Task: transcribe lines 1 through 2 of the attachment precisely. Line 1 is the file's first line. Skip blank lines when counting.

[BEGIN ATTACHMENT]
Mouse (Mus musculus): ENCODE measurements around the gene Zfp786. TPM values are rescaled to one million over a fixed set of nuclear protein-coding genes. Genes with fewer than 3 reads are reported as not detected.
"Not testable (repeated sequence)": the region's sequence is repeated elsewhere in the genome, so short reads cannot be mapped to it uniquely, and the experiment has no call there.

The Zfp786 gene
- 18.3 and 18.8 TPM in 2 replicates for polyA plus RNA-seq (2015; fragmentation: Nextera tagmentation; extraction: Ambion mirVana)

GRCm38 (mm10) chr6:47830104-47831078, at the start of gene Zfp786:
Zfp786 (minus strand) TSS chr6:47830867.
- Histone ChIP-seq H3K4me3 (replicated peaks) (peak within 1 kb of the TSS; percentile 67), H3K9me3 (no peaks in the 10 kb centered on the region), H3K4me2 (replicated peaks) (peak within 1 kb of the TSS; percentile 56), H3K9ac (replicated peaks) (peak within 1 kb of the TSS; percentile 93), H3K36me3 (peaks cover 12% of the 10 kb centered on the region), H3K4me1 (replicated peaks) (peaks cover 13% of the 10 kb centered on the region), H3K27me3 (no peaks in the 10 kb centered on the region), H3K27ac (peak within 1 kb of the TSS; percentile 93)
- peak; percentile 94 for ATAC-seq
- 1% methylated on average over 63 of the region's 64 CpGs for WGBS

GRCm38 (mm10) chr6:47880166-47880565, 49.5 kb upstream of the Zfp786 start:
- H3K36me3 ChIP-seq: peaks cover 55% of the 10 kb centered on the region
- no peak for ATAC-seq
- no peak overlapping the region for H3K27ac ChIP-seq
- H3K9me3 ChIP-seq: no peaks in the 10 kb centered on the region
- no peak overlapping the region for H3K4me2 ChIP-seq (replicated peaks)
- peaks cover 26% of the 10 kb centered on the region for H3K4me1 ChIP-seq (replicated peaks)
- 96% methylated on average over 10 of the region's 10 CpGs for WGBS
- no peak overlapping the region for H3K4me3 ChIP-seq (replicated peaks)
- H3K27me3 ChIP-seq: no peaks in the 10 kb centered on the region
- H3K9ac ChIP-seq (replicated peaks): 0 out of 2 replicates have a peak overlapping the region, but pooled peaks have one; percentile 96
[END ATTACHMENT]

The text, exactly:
Mouse (Mus musculus): ENCODE measurements around the gene Zfp786. TPM values are rescaled to one million over a fixed set of nuclear protein-coding genes. Genes with fewer than 3 reads are reported as not detected.
"Not testable (repeated sequence)": the region's sequence is repeated elsewhere in the genome, so short reads cannot be mapped to it uniquely, and the experiment has no call there.